Indy 500 Media Day: "What to Expect This May" Wednesday, March 26, 2003 Brian Barnhart, Bob Jenkins, Scott Goodyear, Mike King and Davey Hamilton. Part 3 of 3 King: Brian, given to the unique set of circumstances that led to the finish...
Indy 500 Media Day: "What to Expect This May"
Wednesday, March 26, 2003
Brian Barnhart, Bob Jenkins, Scott Goodyear, Mike King and Davey Hamilton.
Part 3 of 3
King: Brian, given to the unique set of circumstances that led to the finish last year in the 500, as far as race control goes for this year's race, have there been any procedural changes or will it be pretty much as it operated last year?
Barnhart: Well, we always look at our rule book at the end of the year and evaluate any situations that have developed over the course of the year, whether it's technical specifications, procedural or operational rules. And after May of 2002's race, it was no different. We went back and examined that. There's really only a couple options. I guess to answer your question quickly, we have not changed anything procedurally or from an operational standpoint in regards to what happened last May. We went back and looked at it. Your options are to either race back to the flag or to go back to the start-finish line of the lap before. If you look at that situation of that scenario, you can easily come up with reasons why not to do either. If you go back to -- and obviously for safety reasons, it is not in our best interest of the IndyCar Series to race back to the flag. If you go back to the previous lap with a track that's two and a half miles long, you could easily have a different leader at the start-finish line of the lap before, have somebody pass somebody in Turn One, lead for two miles, and if a yellow comes out at Turn Four, and if that's the white flag lap, you're going to give the race back to the guy who's now been in second place for two miles. So it doesn't make a lot of sense to go back to the lap before, and it certainly doesn't make sense to race back. The procedures and rules that we have in place are the best for the IndyCar Series, and after examining them we've not made any changes operationally or procedurally.
Q: Brian, as you mentioned, all new equipment this year, new chassis and engine and everything. There's been some concern in the industry that there might be a shortage of the new equipment during the month of May. Has any consideration been given to grandfathering and allowing the older equipment to run this May to guarantee a full field?
Barnhart: As I mentioned earlier, Bruce, we don't have any concerns of meeting at least 33 cars. We anticipate, as I say, probably 38 to 40-car/driver combinations. Part of the reason we went to the new equipment is safety-mandated changes and we've been very pleased with the way those cars are performing. There's no thought or consideration given to grandfathering any old equipment.
Q: With the Pro Series Racing this year, when will they be practicing? How much time will they get to practice, and also what would be a rain date for the Pro Series?
Barnhart: Right now we're trying to finalize a schedule with the Indianapolis Motor Speedway, but I think preliminarily we're going to do an open test for the Infiniti Pro Series cars, I believe it's April 17th will be the first time that they're on track. They'll be on track all day long in an open-test format. I'm going to go off the top of my head here, I believe Thursday, May 15th is going to be their first activity on track when we share with the IndyCar Series. They will run in the morning, probably run in the ballpark of 9:00 to 11:30, so probably get two and a half hours that day of practice on track, and then the IndyCar Series would come back and run from noon to six. Friday, the 16th, will be the same type of scenario, they'll get a morning practice session. We'll run the IndyCar Series for an hour or two, and then we'll come back and qualify the Infiniti Pro cars in the afternoon. Run the IndyCar Series more for the rest of the afternoon, and then do Infiniti Pro cars with a full tank session probably from 5:30 to 6:00 that night, and that will be their final practice. Come in Saturday the 17th and we'll start the morning with IndyCar Series practice for a couple hours, shut down, do pre-race for the Infiniti Pro Series. And I believe the Infiniti Pro Series starts at 2:00 on the 17th. At this point in time, rain date would be Sunday, the 18th, I believe. That's not been finalized, that needs to be worked out with the Speedway people as well.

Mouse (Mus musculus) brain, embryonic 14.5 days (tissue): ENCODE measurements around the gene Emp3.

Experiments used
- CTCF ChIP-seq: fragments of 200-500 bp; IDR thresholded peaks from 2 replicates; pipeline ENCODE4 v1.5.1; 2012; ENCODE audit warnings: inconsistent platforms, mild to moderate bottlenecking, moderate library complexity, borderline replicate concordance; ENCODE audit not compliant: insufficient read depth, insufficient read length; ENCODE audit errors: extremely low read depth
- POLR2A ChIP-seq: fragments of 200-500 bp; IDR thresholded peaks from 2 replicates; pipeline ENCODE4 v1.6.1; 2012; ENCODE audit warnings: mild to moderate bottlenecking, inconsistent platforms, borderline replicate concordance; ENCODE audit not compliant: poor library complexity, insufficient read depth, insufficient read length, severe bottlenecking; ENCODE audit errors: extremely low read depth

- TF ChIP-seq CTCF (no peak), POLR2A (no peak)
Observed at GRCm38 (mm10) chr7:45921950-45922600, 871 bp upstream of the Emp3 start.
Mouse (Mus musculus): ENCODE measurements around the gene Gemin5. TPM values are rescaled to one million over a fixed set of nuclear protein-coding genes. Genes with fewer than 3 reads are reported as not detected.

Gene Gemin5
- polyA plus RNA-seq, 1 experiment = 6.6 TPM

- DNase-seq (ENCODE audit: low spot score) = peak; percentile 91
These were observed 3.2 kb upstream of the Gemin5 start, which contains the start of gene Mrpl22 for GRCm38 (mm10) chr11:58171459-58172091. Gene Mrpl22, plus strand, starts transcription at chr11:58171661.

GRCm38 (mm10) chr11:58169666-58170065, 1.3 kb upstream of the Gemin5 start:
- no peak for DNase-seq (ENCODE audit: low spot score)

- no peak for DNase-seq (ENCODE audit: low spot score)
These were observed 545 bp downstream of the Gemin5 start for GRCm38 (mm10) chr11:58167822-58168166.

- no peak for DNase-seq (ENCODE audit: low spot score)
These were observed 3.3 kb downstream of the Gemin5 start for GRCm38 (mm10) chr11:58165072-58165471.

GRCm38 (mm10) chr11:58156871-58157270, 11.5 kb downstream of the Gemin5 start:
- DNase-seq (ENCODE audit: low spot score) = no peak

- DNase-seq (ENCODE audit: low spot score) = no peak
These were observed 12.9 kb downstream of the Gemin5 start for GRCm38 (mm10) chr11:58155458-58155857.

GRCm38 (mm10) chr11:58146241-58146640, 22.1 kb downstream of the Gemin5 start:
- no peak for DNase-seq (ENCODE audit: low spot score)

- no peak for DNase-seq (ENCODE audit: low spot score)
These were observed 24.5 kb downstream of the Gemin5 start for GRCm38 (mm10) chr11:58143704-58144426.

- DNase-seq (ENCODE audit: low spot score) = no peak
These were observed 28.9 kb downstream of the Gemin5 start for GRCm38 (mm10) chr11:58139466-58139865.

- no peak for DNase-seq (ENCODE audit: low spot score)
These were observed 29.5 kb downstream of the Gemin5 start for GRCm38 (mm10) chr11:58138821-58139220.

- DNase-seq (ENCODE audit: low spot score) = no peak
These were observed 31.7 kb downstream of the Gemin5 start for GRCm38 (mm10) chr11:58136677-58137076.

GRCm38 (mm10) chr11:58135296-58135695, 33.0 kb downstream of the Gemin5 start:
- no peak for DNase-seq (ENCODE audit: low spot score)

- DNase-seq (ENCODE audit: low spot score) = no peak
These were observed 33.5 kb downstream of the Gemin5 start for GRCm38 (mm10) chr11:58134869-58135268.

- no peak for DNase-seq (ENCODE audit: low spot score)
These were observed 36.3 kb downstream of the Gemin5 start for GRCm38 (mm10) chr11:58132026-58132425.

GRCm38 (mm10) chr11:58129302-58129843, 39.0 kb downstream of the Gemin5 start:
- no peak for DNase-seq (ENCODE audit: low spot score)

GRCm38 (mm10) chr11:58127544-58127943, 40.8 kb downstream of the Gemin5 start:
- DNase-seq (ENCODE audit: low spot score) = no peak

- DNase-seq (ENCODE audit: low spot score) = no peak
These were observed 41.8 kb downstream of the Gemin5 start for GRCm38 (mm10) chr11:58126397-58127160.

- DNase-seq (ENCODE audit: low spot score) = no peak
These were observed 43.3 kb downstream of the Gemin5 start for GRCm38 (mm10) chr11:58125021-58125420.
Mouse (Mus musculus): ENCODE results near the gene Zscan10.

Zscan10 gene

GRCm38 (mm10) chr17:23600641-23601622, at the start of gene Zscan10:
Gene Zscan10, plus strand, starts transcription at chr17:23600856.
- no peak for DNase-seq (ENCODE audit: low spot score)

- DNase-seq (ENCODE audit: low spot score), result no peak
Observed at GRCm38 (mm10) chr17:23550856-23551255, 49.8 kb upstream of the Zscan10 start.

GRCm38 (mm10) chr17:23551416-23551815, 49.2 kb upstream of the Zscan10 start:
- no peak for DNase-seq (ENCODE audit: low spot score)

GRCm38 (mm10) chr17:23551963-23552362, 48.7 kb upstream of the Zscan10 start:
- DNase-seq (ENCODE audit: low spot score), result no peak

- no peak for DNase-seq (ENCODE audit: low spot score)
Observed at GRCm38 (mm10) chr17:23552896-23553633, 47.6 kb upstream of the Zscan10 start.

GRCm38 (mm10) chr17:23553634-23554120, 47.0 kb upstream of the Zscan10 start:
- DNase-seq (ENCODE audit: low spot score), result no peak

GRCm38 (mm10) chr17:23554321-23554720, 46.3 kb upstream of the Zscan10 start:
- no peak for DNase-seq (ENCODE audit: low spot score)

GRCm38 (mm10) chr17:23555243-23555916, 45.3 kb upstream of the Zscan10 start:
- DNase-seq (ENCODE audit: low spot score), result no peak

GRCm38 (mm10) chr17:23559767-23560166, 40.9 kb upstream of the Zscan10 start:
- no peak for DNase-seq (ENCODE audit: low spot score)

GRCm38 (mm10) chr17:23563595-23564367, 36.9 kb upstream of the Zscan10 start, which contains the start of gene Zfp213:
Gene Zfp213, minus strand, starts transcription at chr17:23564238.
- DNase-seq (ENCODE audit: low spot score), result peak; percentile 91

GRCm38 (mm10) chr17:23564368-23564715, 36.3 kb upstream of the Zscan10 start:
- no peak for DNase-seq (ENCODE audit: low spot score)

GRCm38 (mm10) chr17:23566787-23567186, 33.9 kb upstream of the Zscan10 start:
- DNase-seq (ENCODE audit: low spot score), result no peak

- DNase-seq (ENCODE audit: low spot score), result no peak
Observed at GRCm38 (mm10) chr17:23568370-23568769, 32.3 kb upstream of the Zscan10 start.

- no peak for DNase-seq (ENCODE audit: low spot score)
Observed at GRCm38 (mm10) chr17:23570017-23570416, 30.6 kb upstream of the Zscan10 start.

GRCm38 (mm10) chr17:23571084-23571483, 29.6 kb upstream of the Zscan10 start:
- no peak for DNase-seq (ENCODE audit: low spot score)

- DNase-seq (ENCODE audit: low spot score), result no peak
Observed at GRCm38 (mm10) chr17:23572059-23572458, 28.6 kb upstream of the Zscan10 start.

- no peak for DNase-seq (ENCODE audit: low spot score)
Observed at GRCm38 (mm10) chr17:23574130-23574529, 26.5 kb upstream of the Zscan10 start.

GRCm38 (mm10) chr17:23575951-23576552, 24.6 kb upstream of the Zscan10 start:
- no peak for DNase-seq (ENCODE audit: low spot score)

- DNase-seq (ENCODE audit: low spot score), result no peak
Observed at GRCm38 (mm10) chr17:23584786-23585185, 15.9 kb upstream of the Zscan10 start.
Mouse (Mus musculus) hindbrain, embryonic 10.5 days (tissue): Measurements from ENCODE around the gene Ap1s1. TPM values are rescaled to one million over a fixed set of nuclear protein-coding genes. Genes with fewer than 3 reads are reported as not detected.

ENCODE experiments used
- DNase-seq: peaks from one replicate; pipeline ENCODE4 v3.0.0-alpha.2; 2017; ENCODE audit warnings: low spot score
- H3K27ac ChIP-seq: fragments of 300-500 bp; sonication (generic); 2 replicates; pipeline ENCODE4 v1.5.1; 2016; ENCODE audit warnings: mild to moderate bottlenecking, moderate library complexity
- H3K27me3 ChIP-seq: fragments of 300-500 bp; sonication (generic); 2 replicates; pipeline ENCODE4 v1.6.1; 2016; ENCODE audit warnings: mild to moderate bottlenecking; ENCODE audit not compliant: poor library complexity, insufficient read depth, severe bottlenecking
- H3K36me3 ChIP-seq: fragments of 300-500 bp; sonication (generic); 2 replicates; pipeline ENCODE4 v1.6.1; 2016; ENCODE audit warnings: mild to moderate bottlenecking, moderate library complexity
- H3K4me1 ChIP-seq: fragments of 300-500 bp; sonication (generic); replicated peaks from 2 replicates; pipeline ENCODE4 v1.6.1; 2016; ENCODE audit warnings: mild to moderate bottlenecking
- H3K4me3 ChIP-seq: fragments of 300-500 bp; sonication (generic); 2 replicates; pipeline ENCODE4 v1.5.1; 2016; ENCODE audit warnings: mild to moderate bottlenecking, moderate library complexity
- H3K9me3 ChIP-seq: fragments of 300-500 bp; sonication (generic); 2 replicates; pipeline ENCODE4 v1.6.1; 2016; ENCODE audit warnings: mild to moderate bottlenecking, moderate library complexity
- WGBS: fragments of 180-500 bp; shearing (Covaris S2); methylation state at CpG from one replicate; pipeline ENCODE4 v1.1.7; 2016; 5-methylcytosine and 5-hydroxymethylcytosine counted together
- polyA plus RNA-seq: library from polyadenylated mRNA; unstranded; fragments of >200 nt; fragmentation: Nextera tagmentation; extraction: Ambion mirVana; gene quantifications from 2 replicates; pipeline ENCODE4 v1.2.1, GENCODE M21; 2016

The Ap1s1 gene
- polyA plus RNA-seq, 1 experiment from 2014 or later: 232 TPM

Barnhart: I think we would probably do the race before Bump Day gets going. I think qualify Sunday is (noon) to 6 p.m. So we would run the pro race before that. I don't think we would take any qualifying time away from the cars on Bump Day.
King: Brian has to attend a meeting, we need to get him out of here. He will be back around ten o'clock. If you have any other questions for Brian, if you could hold those. We'll keep Bob, Scott and Davey for just a couple minutes. Brian, I know you've got to go. We appreciate it. We'll see you back here shortly after ten. Anyone else with questions for Brian, be assured he will be back in a little over an hour but he has to attend a meeting. Any other questions for our remaining panelists, Scott Goodyear, Bob Jenkins or Davey Hamilton?
Q: Davey, talk a little bit about your prolonged recovery and what it's meant to you to still be involved in racing at this point.
Hamilton: Well, it's definitely been a long recovery. Obviously the wreck happened almost two years ago this coming June. Thank God for the IRL and IMS for putting together the best medical staff in the world as far as I'm concerned, Dr. Kevin Scheid (?). It all started with Dr. Bock putting the program together. They were the ones that were able to save my feet in Texas. They wanted to amputate. So I've come a long ways from them. I'm actually doing great. I'm up, as you can tell, walking. I've been in race cars, I've tested for A.J. at Phoenix, I've tested my super modified, Silver Crown cars for George Snyder, getting laps in. But the situation that I have is I had a lot of nerve, muscle, skin damage as well as bone damage. So my feet tend to go to sleep like in race-type conditions. And they do that throughout the day really just -- I'm good walking but when I do certain things, they bother me. Not a lot of pain but just I focus too much on my feet and not enough on the driving part of it. So I'm just trying to overcome that. I am going to work very hard this year, continue testing. Hopefully try to get in some short-track racing, get back in the sprint cars and some midgets and stuff. Just take it kind of like a rookie again, so to speak. I feel I just need to get the endurance back up, make sure I can race a long race and be able to focus on the race and not my feet. The encouraging part of the whole thing was when I did get back in the race cars, yeah, I got back right up to speed. That wasn't an issue, which was nice to know that the feeling came back, the enjoyment of driving a race car came back. I definitely want to do it again. God willing, my feet will get healthy enough to where I can do that.